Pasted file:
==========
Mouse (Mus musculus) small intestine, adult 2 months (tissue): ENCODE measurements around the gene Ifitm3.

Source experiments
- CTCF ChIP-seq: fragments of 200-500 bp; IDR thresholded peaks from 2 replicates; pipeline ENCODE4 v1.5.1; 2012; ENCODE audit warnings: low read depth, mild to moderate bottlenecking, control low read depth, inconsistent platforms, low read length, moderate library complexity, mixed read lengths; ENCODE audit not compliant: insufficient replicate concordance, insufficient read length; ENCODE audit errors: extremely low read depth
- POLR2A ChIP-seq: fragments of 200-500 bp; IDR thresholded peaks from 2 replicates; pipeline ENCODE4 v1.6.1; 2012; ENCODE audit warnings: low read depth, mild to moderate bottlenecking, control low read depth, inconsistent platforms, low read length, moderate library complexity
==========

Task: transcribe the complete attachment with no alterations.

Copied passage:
Mouse (Mus musculus) small intestine, adult 2 months (tissue): ENCODE measurements around the gene Ifitm3.

Source experiments
- CTCF ChIP-seq: fragments of 200-500 bp; IDR thresholded peaks from 2 replicates; pipeline ENCODE4 v1.5.1; 2012; ENCODE audit warnings: low read depth, mild to moderate bottlenecking, control low read depth, inconsistent platforms, low read length, moderate library complexity, mixed read lengths; ENCODE audit not compliant: insufficient replicate concordance, insufficient read length; ENCODE audit errors: extremely low read depth
- POLR2A ChIP-seq: fragments of 200-500 bp; IDR thresholded peaks from 2 replicates; pipeline ENCODE4 v1.6.1; 2012; ENCODE audit warnings: low read depth, mild to moderate bottlenecking, control low read depth, inconsistent platforms, low read length, moderate library complexity